The Assistant County Attorney represents Fairfax County and the Fairfax-Falls Church CSB. At the hearing, the Assistant County Attorney may obtain testimony from the Petitioner and any witnesses and will seek to have the Special Justice order the disposition sought by the CSB. The Assistant County Attorney may, with the written consent of the Petitioner, represent the Petitioner at the hearing if the wishes of the CSB and Petitioner are the same. The Assistant County Attorney may call the Petitioner prior to the hearing. In any event, the Petitioner is free to retain an attorney to represent him/her or to represent himself/herself at the hearing. For minors whose petition was filed by a CSB other than the Fairfax-Falls Church CSB, the Fairfax County Assistant County Attorney is not involved in those hearings. A Petitioner may choose to hire an attorney, at his/her own expense, to represent him/her at the hearing to elicit admissible testimony, provide legal advice, and to respond to legal issues that may be raised at the hearing.
The minor’s court-appointed attorney, at State expense, represents the minor at the hearing. According to Virginia law this attorney is obligated to “articulate the wishes of the minor” and “fully represent the minor in the proceedings.” This means that if the minor wants to be discharged from the hospital, his/her attorney will challenge the opinion and testimony of those who think the minor should remain in the hospital. Before the hearing, the minor’s attorney obtains information by interviewing the minor, the minor’s parents, the Petitioner, the Qualified Evaluator, any witnesses and by reviewing diagnostic and treatment records. During the hearing, this attorney’s role is to present witnesses on behalf of the minor and to cross-examine opposing witnesses.
The Guardian Ad Litem is an attorney who, at State expense, represents what is in the best interest of the minor. Before the hearing, the Guardian Ad Litem obtains information by interviewing the minor and reviewing the Petition, the Prescreening and the Qualified Evaluator’s report, and ascertains the views of the minor, the minor’s consenting parent(s), the Qualified Evaluator, and the attending psychiatrist. The Guardian Ad Litem recommends to the Special Justice/Court whether or not the minor should remain in the hospital.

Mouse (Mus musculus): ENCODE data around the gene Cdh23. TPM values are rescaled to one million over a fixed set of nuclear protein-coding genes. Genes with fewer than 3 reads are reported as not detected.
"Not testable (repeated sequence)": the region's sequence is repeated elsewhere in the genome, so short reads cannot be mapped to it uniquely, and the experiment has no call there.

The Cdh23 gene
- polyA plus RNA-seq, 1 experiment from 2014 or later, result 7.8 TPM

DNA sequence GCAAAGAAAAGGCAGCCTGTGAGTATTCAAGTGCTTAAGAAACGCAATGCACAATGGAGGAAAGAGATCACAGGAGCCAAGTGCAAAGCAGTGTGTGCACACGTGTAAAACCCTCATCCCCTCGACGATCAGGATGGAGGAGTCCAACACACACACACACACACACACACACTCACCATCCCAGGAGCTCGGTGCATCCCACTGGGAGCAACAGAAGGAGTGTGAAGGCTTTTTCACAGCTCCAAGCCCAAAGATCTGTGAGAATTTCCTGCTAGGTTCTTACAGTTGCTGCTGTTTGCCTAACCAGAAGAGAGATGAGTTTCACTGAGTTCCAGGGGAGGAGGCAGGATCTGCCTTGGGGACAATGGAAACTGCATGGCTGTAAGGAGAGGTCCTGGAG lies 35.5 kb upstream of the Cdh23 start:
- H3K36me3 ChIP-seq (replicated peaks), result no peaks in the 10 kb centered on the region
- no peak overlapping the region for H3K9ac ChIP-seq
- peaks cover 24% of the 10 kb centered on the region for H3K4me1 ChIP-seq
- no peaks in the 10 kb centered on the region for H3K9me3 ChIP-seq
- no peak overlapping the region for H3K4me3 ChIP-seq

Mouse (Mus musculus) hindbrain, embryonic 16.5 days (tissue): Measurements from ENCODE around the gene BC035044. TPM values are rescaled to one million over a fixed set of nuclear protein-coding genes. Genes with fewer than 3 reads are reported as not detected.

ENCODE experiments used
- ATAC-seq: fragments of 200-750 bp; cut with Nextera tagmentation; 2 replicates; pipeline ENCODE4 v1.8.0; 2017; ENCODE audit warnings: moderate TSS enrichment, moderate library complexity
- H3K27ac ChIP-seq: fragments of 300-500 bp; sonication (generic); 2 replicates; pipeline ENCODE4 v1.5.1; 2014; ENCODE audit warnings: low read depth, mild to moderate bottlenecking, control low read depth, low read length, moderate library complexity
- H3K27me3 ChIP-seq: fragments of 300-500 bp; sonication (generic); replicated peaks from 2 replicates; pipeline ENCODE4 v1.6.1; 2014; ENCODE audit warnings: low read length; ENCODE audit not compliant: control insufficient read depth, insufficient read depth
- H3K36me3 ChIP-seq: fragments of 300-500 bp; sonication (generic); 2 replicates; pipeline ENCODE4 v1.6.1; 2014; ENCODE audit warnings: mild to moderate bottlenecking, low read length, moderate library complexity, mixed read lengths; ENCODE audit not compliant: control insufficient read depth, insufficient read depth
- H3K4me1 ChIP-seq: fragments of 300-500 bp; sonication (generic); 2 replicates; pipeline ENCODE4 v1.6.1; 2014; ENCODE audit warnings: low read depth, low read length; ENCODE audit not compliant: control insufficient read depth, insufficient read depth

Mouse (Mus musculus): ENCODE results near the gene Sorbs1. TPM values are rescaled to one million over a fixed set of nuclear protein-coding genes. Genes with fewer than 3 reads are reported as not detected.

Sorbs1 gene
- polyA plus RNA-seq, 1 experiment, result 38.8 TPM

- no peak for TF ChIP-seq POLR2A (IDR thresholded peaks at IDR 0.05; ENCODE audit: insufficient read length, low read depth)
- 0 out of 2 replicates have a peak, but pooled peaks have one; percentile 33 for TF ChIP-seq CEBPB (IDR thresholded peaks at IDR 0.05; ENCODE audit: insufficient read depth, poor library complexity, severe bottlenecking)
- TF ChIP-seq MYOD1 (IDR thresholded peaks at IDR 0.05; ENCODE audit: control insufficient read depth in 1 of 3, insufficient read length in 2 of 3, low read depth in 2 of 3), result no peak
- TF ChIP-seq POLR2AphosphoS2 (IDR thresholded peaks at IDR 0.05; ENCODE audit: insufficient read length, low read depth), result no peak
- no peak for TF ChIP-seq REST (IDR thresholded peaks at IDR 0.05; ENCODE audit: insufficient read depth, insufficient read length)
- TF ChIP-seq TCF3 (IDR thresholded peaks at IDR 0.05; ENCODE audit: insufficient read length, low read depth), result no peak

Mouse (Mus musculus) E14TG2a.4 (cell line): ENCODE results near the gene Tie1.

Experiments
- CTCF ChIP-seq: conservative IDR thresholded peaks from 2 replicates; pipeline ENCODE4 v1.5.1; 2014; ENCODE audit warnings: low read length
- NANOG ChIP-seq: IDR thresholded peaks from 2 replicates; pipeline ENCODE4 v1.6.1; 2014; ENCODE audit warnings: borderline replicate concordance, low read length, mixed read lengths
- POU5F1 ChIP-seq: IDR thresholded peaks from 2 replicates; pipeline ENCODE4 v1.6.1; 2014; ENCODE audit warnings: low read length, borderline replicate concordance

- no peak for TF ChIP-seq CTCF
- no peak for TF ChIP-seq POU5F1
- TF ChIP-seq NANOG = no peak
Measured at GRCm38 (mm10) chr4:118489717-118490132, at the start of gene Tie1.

A clinician from the Fairfax-Falls Church Community Services Board attends each hearing and is available to provide relevant paperwork to the Special Justice, assist the petitioner and family members with information about mental health services, arrange the location of a hospital bed for minors who are committed or agreed to sign into the hospital at the time of the hearing, and to link individuals to Mandatory Outpatient Treatment if so ordered. Petitioners and family members for minors whose petition was filed by a CSB other than the Fairfax-Falls Church CSB are directed to the CSB that serves the minor for information about resources in that community.
The Petitioner is the person who requests that the minor be involuntarily hospitalized and is an essential part of the TDO process. A TDO will not be issued without a Petitioner. Petitioners are often family members or friends but can be other mental health professionals or responsible adult. The primary role of the Petitioner is to present testimony about the facts and circumstances upon which the TDO was requested and/or bring witnesses who can provide such testimony. According to Virginia law, the Petitioner shall be given the opportunity to present evidence and cross examine witnesses at the hearing.
The testimony of the Petitioner or witnesses at the hearing is a practical necessity. If the Petitioner and/or witness are not present to provide first-hand evidence about the minor’s behavior – especially those behaviors and threats that have resulted in, or could result in, physical harm – there is the strong possibility that the petition will be dismissed at the hearing due to insufficient evidence. When that happens, the minor is free to leave the hospital.